|Anthony Romero, ACLU|
Ex Dir/Wikipedia photo
The ACLU, the same folks who said last month that Citizens United is good, now think we should pardon the torturers.
And torturers they are.
And, if not torturers, orderers of torture, which, by law, means they were torturers too.
And, that's not all from an executive summary of the Senate report on the CIA's torture.
We killed one person (that we know of) from hypothermia. Waterboarding, aka simulated drowning, almost did the real thing to at least one person.
For all, that, though, most of the details, such as abu-Zubaydah's death and Gul Rahman's near drowning, have been known for years.
They were known to the general public and to President Obama before he made his pseudo-jocular "we tortured some folks" comment.
And, yet, the Dick Cheneys of the world continue to lie about what this achieved, even as the George Bushes of the world talk about "a few bad apples" and the Barack Obamas of the world refuse to prosecute either one.
Arguably, and connected with it due to salvage sale of surplus hardware, this is the flip side of domestic police violence.
While we're not all bad apples, either in foreign intelligence gathering or domestic policing, we're more than "a few."
And, here, as in a lot of places, power corrupts.
Back to the ACLU and Romero's very-pun-intented tortured reasoning.
Folks, if you want to donate to a civil liberties charity, there's one clear choice.
And, it's NOT the American Civil Liberties Union. It's the Center for Constitutional Rights.
A month after the group, in a press release, said Citizens United was good, ACLU Executive Director Anthony Romero has said we ought to pardon all the torturers for the torture they ordered to be committed.
This is the same Romero who, in conjunction with then-board president Nadine Strossen, engaged in a purge of "dissident" board members several years ago. I've got more on the purge, with links to extended pieces by Wendy Kaminer, on this blog. (Click the "ACLU" tag.)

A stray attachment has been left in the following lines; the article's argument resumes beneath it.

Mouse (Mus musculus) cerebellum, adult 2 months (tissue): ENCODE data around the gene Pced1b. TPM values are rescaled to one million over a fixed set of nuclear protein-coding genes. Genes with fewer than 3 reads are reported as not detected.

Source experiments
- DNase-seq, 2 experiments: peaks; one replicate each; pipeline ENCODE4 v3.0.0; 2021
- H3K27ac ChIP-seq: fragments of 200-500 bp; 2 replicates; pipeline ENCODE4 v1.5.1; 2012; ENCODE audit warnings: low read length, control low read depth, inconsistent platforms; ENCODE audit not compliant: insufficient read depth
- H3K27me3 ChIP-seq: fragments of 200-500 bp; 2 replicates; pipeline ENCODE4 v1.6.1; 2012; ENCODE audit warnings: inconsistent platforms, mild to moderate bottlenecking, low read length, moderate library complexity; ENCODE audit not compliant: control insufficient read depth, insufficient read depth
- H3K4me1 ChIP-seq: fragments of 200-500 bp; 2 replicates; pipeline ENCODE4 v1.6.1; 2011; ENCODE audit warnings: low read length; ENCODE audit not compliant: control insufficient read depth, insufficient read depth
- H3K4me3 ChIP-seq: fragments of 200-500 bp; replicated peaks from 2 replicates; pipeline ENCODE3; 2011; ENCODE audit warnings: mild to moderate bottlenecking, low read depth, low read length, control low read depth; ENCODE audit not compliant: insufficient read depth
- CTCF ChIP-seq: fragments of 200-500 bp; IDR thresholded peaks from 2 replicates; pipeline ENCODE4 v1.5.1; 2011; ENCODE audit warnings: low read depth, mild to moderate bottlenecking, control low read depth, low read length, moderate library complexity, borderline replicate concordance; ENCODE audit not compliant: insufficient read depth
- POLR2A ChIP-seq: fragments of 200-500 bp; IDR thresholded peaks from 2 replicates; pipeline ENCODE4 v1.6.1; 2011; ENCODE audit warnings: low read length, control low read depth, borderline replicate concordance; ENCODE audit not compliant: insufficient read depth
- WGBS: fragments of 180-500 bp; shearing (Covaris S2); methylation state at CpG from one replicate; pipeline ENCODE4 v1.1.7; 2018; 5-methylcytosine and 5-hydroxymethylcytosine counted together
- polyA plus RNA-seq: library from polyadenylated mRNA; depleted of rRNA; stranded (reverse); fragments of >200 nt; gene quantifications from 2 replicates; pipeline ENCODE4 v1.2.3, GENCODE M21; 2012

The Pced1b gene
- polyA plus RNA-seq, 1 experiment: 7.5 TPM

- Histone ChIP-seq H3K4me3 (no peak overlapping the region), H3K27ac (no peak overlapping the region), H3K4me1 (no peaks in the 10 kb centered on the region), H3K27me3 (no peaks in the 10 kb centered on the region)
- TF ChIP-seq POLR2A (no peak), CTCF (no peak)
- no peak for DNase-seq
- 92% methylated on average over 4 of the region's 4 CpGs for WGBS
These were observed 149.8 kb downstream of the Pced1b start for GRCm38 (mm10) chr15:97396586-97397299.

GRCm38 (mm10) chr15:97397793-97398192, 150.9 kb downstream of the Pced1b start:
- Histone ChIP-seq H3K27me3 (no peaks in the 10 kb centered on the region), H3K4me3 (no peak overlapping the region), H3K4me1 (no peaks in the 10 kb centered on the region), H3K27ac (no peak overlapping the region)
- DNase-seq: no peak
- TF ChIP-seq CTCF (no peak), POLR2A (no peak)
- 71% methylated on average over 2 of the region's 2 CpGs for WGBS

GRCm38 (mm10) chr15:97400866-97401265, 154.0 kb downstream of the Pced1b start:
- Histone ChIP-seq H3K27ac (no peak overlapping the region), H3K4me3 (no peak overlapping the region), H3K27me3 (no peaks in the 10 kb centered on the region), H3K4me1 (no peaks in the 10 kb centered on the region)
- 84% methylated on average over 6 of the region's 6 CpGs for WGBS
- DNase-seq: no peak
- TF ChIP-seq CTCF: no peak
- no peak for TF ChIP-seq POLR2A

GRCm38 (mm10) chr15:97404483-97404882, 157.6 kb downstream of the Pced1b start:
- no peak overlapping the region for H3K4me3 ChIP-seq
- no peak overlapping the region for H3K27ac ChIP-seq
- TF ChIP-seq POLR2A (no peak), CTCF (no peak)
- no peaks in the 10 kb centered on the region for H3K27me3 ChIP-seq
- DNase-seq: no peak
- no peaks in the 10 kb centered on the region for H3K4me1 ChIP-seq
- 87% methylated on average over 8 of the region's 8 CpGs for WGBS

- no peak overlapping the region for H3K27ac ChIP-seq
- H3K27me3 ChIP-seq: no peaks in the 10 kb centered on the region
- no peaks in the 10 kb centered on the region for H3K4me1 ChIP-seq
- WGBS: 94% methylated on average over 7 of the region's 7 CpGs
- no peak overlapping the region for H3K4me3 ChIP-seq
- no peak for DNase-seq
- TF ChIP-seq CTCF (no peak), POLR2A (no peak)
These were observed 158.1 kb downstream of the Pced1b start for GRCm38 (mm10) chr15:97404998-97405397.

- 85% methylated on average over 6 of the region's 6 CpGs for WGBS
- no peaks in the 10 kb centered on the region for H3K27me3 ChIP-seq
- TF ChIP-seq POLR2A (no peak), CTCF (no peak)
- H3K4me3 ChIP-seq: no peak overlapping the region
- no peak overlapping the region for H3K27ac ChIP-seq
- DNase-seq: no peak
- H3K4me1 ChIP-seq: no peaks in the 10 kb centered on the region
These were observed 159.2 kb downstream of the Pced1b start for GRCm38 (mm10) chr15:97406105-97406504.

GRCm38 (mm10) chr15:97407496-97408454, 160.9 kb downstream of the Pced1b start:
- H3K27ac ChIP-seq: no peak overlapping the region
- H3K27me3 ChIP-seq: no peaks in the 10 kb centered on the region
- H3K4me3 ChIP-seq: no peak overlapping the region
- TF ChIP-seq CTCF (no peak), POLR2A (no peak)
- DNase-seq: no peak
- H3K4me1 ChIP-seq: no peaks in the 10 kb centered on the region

Do NOT support the ACLU Nationwide. Period.
And, for a lawyer, Romero's reasoning to justify the pardons is incredibly stupid:
I have come to think that President Obama should issue pardons, after all — because it may be the only way to establish, once and for all, that torture is illegal.
What is the difference between this — essentially granting tacit pardons for torture — and formally pardoning those who authorized torture? In both cases, those who tortured avoid accountability.
But with the tacit pardons, the president leaves open the very real possibility that officials will resurrect the torture policies in the future.
Besides, per Ben Emmerson of the United Nations, torture as a crime against humanity falls under international law, not just US law.
The two psychologists behind reversing the military's SERE training made $80 million for their pains. Let's also not forget that the American Psychological Association has never formally renounced or denounced psychologists participating in torture sessions. (The American Psychiatric Association, on the other hand, has been against it from the start.
That said, this too is nothing new; basic information about this, like most of the rest of the stuff in the Senate's executive summary, came out in 2009. Read this NYT piece.
And, as far as Folks Torturer? He named one of those unapologetic psychologists — the head one at Gitmo — to head up a task force on the health of military families.
Finally, let's not forget that I don't recall the racist, ultra-Zionist New Republic, now thankfully half-dead, ever criticizing this.